Most of the spaces of the travel route 3 are repeatedly provided with a particular series of indicia preferably in the form of colorful and distinctive plane geometrical figures. Each series of said indicia preferably includes four either consecutive or interrupted different figures corresponding to a square 19, a triangle 11, a circle 12, and a rectangle 13. Provided inwardly of the marginal route of travel 3 on the boards playing surface 2, there is also provided indicia in the form of four enlarged plane geometrical figures ltia, 11a, 12a and 13a corresponding to the same four shapes aforesaid, but which are used to position thereon different sets of problem or direction cards -A, B, C and D. Each set preferably has the same respective configurations as the marker indicia upon which it is positioned. Also each set of the said cards may be devoted to a different specific form of fractional arithmetical problem. For example, the square shaped cards A (see FIGS. 4A, 4B, 4C and 4D) may be devoted to problems in addition, whereas the triangle shaped cards B may contain subtraction problems, while the circular cards C and rectangular cards D may be devoted to multiplication and division problems respectively, it being further desirable that the card sets be of a color corresponding to the same color of the respective placement indicia a, 11a, 12a, and 13a and also similarly to that of the difierent space indicia 10, 11, 12 and '13 respectively.
Certain other spaces 5 of the route of travel 3 may contain legend indicia 14, said legend-bearing spaces 5, being interspersed along the path 3 to interrupt the geometric series and serving to further direct the movement of the players piece or prescribed additional play procedure for the players to follow, should their pieces, by chance, land upon any one of the said legends 14, thus interjecting further interest into the game as the players proceed in their travel around the travel route 3. The following of the procedure prescribed by these legends 14 may result in either penalty or benefit to the player payable in the fractional parts aforesaid.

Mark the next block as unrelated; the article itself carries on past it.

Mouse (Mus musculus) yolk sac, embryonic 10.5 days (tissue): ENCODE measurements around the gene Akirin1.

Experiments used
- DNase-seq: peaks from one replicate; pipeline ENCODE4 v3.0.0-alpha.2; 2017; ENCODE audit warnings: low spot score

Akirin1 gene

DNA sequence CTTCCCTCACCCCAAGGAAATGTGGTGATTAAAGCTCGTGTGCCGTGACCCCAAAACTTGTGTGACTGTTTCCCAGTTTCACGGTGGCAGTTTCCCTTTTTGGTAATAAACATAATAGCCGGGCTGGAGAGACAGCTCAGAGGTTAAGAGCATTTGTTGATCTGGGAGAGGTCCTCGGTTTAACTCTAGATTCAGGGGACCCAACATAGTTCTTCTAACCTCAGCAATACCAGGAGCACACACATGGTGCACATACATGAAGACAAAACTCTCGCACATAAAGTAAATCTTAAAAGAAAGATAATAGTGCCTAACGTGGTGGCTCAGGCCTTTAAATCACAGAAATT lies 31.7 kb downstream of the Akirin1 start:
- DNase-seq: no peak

Although the game play is fairly apparent from the foregoing, the operation of this particular form of FIG. 1 will now be described.
The sets of problem-bearing or direction cards A, B, C and D are placed upon their correspondingly shaped indicia 10a, 11a, 12a and 13a respectively upon the board 1. The game may be played with from one to four players, or as a partnership game, with eight play ers or any reasonable combination of players as may be agreed upon.
Each player receives from a central stockpile or Bank two of each of the whole and fractional manipulative disc parts including two wholes, two halves, two fourths, two eighths, two thirds and two sixths to start the game. Each different group of the fractional parts are preferably of a different color so as to better see their relationship as they are manipulated to solve the diiferent problems. Also each of the fractional parts, in addition to being provided with its proper fractional designation, such as A, may be further provided with its decimal and percentage equivalent such as .25 and respectively, to further concurrently familiarize the pupils with these equivalents.
Upon starting the game, the several players each select one of the game pieces 6, '7, 8 or 9 to represent his moves around the board, in a given and preferably clockwise direction, beginning from his starting position. The order of play may be determined by the player who throws the highest number with the dice. Also, the numbers thrown by the dice determine the number of squares or spaces which a player moves along the route of travel 3. Each space on the board requires the player to follow a particular course of action.